“God has something for me to do!”
That’s what Ralena “Rae” Kupferschmidt told everyone after she had been given up to die. The doctors had pronounced the 65 year old woman “brain dead.” She was still breathing, but the hospital had sent her home to die. The family was grieving, huddled around her still body and making funeral arrangements. Rae had suffered from a massive cerebral hemorrhage about a month ago.
Rae’s breathing tube had been removed, so her daughter, Lisa, was using an ice cube to keep her mother’s lips from dying out. When her mother sucked on the ice cube, Lisa assumed that it only reflexive. But when she did it again, with some force, Lisa looked at her aunt and asked, “Did you see that?”
She leaned down and asked, “Mom… Mom, are you in there?” Rae shook her head and mouthed, “Yes!” Everyone in the room just about fell over. She was rushed back to the hospital and for surgery to deal with the blood clot created by the aneurysm. She is recovering her strength and undergoing physical therapy. She can walk again with the aid of a walker, and within weeks doctors expect her to be fully mobile.
“I still don’t know what my task is here on this Earth, but I know God’s not done with me yet. How else could you explain everything that has happened to me?” Rae said. She told family that she had seen angels in her room. “I said these angels are not here to take me home to my father. They’re here to help me, to help me get over this.”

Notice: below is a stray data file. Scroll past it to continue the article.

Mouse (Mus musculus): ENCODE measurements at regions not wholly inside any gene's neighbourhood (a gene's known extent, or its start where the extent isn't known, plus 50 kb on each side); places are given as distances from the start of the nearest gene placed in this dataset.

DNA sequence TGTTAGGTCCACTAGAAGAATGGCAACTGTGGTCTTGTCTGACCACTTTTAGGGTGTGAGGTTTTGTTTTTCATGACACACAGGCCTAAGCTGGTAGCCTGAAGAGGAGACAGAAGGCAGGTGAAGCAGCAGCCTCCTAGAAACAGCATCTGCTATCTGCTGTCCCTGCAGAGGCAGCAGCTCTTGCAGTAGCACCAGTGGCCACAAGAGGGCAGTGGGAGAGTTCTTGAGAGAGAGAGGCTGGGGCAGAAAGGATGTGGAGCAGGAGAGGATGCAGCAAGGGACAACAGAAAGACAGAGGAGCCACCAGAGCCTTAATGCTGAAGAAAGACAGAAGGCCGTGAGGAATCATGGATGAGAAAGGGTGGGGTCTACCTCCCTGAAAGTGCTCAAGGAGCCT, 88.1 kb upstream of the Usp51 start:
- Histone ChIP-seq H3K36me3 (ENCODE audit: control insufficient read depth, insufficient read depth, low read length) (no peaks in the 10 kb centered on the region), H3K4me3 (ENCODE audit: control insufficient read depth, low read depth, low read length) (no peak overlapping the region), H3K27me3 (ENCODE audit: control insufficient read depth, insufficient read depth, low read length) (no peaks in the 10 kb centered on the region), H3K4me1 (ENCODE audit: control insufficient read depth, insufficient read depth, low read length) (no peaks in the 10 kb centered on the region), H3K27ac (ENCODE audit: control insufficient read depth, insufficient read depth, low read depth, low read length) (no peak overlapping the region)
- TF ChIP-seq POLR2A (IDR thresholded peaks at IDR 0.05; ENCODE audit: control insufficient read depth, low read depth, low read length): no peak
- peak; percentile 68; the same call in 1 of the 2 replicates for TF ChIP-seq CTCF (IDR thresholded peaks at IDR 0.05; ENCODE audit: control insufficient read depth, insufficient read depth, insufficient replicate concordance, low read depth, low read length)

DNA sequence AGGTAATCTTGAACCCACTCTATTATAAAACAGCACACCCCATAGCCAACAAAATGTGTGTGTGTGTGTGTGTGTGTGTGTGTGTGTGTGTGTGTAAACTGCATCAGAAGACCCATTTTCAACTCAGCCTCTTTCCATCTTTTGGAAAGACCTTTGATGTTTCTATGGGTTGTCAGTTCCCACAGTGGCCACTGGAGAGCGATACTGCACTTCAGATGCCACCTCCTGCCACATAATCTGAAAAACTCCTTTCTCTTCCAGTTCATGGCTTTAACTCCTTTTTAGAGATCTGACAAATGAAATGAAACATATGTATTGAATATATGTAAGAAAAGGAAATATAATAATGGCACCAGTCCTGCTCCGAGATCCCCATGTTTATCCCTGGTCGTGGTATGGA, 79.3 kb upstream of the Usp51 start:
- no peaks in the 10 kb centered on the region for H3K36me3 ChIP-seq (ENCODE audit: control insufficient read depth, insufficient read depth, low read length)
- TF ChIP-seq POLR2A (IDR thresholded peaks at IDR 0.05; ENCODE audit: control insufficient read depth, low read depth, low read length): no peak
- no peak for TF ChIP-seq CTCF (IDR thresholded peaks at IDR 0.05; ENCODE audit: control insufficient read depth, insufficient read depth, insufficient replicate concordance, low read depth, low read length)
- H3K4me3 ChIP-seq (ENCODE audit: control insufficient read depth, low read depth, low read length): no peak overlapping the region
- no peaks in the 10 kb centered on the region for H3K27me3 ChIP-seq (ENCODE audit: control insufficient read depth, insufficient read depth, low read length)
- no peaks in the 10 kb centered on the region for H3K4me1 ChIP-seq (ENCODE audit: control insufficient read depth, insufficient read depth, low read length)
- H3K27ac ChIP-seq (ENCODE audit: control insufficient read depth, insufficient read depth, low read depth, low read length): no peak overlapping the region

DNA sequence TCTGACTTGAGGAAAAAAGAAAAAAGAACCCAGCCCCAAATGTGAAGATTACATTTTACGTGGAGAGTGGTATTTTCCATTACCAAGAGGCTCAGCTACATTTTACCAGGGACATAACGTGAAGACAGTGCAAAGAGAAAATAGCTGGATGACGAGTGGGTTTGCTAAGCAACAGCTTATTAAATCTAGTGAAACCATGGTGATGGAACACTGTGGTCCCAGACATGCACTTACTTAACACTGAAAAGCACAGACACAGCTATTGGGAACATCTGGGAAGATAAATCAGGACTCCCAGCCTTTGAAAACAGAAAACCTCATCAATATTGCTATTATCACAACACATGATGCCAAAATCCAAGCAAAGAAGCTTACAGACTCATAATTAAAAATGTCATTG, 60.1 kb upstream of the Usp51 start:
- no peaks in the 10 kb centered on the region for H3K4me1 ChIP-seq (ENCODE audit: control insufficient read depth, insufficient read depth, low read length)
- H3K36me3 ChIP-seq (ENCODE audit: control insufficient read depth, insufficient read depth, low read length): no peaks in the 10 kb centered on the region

“Brain death” is a term which designates, by neurological criteria, the condition of a patient who is in an irreversible coma. It is often called “persistent vegetative state” or PVS. Bioethicists claim that such a diagnosis is reliable and means that a patient is beyond any hope of recovery. Once the “brain dead” determination is made, organs made be removed for transplant, even if a patient’s heart is still beating. And physicians are often under pressure to procure healthy organs.
The idea that “brain dead” or “PVS” victims could recover, has been considered virtually impossible, and a matter of great debate, as recent cases indicate.
In 1984, Terry Wallis was involved in a automobile accident. For 19 years, he lay lifeless. Then, in 2006, he suddenly and unexpectedly emerged from his darkness and began a normal recovery. In 2005 in Italy, Salvatore Crisafulli woke up after being in a coma for two years. He too had been declared “nearly dead.” A serious auto accident had left him unresponsive to medical treatment. In Poland in 2007, a railway worker shocked doctors and astonished his family when he awoke spontaneously after 19 years.
One doctors said of Rae Kupferschmidt, “I’ve never seen anything quite like this.” Rae told Good Morning America, “God’s got something for me to do!”
Adapted from a story by Hilary White of LifeSiteNews.com